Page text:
Harold Camping, the church, and the world

May 25, 2011 at 1:25 pm | Posted in Christianity | Leave a comment
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This past Saturday, after months and years of warning people about the Day of Judgment, Harold Camping was proven to be a false teacher. After months of laying out the specific mathematical calculations he used to determine that the rapture would happen on May 21st, 2011; after spending millions of dollars on billboards all across the country (and around the world) warning drivers of their impending doom and having his followers hand out t-shirts and buttons telling people of the rapture to happen, Mr. Camping’s supposed final moments came and went with little fanfare (well, from Mr. Camping anyway). Continue Reading Harold Camping, the church, and the world…

Genesis 3:8-13

November 15, 2010 at 9:42 pm | Posted in Bible Study | Leave a comment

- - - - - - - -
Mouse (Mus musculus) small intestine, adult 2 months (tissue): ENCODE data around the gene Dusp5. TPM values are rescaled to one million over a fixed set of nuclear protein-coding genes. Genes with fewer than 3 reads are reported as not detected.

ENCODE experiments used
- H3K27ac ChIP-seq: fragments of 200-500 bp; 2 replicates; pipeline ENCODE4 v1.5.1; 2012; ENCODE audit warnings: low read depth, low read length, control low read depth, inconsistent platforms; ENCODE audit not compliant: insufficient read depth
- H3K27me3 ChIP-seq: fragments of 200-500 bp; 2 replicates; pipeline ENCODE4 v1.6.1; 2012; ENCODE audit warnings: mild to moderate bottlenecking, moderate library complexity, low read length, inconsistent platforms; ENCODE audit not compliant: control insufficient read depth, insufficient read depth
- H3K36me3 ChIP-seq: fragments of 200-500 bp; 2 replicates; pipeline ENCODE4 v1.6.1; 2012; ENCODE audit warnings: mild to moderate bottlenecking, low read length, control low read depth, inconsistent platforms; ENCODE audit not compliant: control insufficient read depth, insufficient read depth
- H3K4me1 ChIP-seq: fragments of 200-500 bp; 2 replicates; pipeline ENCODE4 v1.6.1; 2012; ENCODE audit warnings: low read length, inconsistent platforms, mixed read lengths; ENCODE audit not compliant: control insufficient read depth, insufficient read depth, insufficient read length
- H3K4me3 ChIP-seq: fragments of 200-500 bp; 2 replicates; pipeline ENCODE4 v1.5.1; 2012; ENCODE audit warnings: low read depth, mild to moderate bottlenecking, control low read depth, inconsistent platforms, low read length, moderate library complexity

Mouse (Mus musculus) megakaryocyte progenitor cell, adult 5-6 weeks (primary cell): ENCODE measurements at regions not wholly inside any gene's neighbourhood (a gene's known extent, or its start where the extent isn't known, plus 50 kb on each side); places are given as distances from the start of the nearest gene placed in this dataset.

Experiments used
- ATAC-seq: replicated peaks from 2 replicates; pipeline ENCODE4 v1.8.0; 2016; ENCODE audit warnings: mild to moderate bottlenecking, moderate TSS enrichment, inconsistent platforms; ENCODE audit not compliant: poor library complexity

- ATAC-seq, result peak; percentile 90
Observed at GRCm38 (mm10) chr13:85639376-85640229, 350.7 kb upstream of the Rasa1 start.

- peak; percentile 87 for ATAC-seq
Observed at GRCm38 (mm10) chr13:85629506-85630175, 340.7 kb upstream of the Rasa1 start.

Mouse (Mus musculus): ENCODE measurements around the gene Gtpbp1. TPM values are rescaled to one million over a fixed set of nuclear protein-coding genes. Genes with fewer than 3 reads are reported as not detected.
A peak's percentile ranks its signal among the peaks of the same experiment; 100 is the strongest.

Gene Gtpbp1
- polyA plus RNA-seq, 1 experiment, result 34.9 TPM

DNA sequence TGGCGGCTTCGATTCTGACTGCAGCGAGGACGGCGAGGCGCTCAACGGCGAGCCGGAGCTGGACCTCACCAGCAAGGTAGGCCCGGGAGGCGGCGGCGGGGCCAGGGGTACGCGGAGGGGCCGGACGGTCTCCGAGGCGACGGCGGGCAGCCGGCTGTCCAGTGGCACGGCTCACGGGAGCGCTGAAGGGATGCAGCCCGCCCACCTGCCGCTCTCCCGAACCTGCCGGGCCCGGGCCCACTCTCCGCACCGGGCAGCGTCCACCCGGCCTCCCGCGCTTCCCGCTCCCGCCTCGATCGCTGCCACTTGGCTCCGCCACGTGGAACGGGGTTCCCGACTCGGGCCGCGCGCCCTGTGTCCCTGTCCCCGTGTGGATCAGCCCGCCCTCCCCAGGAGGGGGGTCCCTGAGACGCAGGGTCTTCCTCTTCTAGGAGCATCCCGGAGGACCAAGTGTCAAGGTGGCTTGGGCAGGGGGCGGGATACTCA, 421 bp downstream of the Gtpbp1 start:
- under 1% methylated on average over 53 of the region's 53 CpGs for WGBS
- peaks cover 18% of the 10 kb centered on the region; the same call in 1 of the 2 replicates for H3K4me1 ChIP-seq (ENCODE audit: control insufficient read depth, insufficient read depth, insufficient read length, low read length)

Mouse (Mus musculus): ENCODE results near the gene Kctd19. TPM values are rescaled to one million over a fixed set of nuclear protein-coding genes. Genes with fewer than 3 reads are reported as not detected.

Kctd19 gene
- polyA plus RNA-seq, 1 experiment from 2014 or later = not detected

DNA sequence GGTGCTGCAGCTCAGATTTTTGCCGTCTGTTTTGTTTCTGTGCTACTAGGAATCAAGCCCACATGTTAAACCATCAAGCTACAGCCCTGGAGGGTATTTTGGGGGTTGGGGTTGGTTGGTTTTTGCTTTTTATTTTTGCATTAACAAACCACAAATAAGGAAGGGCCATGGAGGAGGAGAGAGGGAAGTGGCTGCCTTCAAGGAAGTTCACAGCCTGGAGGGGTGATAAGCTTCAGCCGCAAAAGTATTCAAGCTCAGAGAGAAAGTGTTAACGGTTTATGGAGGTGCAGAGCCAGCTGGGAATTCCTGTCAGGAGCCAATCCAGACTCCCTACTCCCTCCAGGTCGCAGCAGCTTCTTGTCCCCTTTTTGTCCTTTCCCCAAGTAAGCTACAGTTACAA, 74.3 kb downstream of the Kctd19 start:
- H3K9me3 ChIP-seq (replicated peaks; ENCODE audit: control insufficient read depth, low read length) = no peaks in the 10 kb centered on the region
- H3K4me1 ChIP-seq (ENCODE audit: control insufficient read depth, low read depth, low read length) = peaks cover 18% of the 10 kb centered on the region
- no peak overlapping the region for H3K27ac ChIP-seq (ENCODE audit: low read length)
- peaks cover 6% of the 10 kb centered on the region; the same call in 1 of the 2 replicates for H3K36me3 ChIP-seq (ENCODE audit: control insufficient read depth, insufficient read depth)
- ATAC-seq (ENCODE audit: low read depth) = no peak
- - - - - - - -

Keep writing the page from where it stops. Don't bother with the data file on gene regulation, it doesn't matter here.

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They heard the sound of the LORD God walking in the garden in the cool of the day, and the man and his wife hid themselves from the presence of the LORD God among the trees of the garden. Then the LORD God called to the man, and said to him, “Where are you?” He said, “I heard the sound of You in the garden, and I was afraid because I was naked; so I hid myself.” And He said, “Who told you that you were naked? Have you eaten from the tree of which I commanded you not to eat?” The man said, “The woman whom You gave to be with me, she gave me from the tree, and I ate.” Then the LORD God said to the woman, “What is this you have done?” And the woman said, “The serpent deceived me, and I ate.” Continue Reading Genesis 3:8-13…